Historians Study Forgotten Tombs Under Boston's Oldest Church
The Old North Church is best known for the pivotal role it played in the American Revolution. It's the site of the famous "One if by land and two if by sea" warning: On April 18, 1775, after Paul Revere's ride, two lanterns hung in the church steeple signaled the advancement of the British troops to Lexington.
But the church also has a few skeletons in its closet. Deep in the basement of the Old North Church lay the remains of more than 1,100 Bostonians. It's a dark and dusty final resting place that's been mostly forgotten for generations.
Jane Lynden Rousseau has spent hundreds of hours in the old basement studying the crypts -- some dating back to the 1730s.
Now a funerary archaeologist from Harvard's Peabody Museum is working find out who is buried there and to tell their stories.
Today, the public is free to walk through the church, but few are allowed to see what's underneath the sanctuary.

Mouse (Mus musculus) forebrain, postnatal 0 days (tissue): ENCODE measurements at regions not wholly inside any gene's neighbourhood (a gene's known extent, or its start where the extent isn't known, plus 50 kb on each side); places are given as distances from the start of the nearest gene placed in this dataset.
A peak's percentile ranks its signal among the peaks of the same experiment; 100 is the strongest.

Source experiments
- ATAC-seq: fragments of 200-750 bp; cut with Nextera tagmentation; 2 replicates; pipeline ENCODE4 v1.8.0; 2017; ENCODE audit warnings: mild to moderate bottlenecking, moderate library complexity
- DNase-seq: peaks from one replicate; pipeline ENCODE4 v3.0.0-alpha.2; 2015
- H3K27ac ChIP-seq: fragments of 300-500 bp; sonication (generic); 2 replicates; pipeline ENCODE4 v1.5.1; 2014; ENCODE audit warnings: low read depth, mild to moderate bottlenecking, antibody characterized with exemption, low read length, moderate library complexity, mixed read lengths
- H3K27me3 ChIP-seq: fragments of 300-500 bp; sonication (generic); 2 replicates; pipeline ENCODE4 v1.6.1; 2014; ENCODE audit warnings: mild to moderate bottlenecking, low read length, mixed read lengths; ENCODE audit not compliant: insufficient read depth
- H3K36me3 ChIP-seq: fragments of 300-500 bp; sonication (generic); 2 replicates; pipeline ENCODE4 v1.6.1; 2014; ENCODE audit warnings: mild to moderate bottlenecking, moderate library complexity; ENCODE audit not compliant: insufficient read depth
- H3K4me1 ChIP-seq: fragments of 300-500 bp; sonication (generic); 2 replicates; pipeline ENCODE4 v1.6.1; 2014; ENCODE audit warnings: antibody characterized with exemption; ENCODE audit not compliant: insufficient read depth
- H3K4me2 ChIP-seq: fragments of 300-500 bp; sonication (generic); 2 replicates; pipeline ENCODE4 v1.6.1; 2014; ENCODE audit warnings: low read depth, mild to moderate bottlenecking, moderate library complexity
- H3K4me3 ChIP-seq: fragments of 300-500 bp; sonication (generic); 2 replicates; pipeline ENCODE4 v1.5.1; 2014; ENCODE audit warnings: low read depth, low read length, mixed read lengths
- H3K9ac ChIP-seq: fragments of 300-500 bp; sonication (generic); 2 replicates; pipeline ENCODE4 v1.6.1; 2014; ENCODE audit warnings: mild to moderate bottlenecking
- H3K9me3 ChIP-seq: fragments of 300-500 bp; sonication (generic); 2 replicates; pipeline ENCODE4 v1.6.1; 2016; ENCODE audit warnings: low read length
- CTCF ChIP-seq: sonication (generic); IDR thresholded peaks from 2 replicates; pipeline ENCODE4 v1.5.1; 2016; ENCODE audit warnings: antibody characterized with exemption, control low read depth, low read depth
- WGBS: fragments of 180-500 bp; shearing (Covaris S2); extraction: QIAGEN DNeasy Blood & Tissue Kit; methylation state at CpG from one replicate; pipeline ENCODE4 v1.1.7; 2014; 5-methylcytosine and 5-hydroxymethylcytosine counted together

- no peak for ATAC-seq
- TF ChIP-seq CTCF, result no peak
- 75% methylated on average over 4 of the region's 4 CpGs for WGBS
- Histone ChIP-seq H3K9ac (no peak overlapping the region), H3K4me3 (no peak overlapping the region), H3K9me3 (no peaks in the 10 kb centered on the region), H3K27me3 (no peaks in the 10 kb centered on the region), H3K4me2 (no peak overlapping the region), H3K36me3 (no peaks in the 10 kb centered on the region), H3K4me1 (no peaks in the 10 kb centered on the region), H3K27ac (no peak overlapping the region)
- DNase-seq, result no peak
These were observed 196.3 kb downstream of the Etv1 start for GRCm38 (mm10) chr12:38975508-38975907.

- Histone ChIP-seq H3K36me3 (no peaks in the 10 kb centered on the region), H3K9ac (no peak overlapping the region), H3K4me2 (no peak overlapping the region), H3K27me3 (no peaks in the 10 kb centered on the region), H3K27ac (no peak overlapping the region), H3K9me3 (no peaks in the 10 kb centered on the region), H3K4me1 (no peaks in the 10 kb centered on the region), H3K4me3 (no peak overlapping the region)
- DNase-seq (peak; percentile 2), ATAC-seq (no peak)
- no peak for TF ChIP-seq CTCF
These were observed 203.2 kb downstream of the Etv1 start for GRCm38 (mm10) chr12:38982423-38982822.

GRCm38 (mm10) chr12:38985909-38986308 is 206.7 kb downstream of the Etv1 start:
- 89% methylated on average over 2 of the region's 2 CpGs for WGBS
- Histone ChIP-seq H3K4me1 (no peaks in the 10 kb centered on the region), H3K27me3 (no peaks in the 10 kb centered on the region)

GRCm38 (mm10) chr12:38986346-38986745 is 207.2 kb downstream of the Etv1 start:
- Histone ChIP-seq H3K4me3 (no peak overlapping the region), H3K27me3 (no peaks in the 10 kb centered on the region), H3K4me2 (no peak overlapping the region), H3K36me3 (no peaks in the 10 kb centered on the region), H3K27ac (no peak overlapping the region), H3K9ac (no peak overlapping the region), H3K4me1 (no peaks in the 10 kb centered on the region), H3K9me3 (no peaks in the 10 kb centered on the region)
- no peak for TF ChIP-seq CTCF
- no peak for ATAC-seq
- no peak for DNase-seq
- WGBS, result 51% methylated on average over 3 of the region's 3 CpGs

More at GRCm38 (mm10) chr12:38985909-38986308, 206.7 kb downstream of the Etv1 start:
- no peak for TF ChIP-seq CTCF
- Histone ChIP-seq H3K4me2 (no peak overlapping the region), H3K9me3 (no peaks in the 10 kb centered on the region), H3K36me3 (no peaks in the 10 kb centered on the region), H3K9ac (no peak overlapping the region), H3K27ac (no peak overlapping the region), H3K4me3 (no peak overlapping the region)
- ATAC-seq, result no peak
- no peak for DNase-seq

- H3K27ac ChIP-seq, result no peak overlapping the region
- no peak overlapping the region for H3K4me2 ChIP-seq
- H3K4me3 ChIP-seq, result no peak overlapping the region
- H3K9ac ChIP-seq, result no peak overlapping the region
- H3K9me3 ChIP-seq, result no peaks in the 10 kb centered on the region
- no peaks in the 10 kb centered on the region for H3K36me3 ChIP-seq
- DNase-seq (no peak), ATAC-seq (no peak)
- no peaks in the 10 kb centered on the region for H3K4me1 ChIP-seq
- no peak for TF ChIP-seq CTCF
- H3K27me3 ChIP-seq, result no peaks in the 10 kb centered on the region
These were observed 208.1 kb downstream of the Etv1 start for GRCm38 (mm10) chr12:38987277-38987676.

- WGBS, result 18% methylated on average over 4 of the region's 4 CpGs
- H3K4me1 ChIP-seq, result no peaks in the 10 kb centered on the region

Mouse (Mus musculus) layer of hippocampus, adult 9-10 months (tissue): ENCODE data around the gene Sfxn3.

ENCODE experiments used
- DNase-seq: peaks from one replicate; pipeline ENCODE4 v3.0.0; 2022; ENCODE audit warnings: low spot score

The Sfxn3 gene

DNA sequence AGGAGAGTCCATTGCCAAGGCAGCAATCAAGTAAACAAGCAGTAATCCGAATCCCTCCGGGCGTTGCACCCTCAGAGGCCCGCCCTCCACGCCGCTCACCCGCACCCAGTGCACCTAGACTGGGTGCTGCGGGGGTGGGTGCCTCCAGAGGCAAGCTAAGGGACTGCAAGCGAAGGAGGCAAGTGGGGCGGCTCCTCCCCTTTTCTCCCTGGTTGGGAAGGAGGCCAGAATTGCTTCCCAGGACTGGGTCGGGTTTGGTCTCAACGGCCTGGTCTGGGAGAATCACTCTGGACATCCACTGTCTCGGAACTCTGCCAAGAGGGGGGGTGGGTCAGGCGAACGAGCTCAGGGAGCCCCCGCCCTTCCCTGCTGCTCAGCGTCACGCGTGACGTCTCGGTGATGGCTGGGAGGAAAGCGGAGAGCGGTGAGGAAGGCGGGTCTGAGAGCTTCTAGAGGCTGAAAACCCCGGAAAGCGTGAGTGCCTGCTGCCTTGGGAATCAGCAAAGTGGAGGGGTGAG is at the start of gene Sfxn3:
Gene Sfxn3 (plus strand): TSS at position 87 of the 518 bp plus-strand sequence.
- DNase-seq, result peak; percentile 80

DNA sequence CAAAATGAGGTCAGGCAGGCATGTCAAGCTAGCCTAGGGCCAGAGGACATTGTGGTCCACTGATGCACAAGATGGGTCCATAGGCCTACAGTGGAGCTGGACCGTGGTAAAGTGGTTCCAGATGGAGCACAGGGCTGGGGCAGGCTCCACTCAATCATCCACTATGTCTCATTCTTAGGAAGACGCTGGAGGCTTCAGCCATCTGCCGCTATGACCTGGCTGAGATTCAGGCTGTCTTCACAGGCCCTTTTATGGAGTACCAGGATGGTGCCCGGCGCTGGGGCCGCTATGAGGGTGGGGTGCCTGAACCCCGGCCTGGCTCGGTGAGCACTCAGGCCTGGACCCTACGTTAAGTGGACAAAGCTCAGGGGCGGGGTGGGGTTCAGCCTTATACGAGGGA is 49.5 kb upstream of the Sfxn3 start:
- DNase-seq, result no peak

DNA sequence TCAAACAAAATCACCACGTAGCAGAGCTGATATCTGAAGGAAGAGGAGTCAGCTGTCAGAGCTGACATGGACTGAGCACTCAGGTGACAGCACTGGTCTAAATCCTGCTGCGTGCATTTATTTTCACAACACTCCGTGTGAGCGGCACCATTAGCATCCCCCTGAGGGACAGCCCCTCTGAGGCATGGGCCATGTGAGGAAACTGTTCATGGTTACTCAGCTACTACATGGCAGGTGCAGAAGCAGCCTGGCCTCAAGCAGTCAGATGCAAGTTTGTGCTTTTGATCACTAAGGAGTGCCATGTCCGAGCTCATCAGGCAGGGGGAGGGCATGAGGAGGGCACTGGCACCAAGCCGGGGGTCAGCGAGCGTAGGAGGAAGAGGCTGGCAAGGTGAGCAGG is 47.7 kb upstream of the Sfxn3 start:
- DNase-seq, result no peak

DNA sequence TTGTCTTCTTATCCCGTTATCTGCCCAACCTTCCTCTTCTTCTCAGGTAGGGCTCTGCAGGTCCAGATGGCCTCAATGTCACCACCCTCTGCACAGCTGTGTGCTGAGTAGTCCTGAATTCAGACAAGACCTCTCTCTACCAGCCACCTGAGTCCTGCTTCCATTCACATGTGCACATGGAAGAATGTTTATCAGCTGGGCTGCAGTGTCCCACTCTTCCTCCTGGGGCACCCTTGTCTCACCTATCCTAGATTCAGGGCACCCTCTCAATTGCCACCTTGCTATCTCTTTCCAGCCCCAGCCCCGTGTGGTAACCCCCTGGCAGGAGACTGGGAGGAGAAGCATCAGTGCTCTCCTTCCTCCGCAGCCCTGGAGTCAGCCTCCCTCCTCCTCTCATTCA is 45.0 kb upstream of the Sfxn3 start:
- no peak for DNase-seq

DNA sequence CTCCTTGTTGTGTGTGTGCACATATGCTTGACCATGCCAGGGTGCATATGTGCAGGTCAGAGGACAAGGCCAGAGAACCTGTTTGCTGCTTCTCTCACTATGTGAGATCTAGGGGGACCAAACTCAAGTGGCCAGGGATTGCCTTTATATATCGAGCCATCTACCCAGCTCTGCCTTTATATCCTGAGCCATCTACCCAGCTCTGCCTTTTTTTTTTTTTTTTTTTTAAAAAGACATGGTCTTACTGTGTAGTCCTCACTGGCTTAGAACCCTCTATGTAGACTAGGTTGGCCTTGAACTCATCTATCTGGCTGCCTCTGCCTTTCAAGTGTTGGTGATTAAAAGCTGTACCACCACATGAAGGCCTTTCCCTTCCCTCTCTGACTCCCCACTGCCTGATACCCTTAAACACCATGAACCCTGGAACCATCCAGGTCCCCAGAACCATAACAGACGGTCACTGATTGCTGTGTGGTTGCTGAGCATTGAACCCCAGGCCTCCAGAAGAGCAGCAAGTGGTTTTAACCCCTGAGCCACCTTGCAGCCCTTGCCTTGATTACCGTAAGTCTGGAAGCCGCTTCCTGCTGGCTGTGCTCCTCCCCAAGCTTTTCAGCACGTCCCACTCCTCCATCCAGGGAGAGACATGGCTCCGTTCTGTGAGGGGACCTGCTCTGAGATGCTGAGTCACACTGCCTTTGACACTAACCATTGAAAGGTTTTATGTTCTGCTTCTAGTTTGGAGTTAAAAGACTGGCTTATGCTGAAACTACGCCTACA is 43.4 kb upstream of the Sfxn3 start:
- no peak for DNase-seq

Rousseau has been studying the condition of the tombs as well as old church records to learn more about the people who are buried there. Through her work, she has discovered that the basement is the final resting place to all classes of Bostonians -- from those at society's lowest rungs to leaders of the American Revolution.
One's location in the crypt was mostly determined by social status.
For instance, there's a single crypt marked for "strangers."
While there are no plans to open the vaults, Pignone said a study is underway to look at the possibility of opening the basement to public tours.
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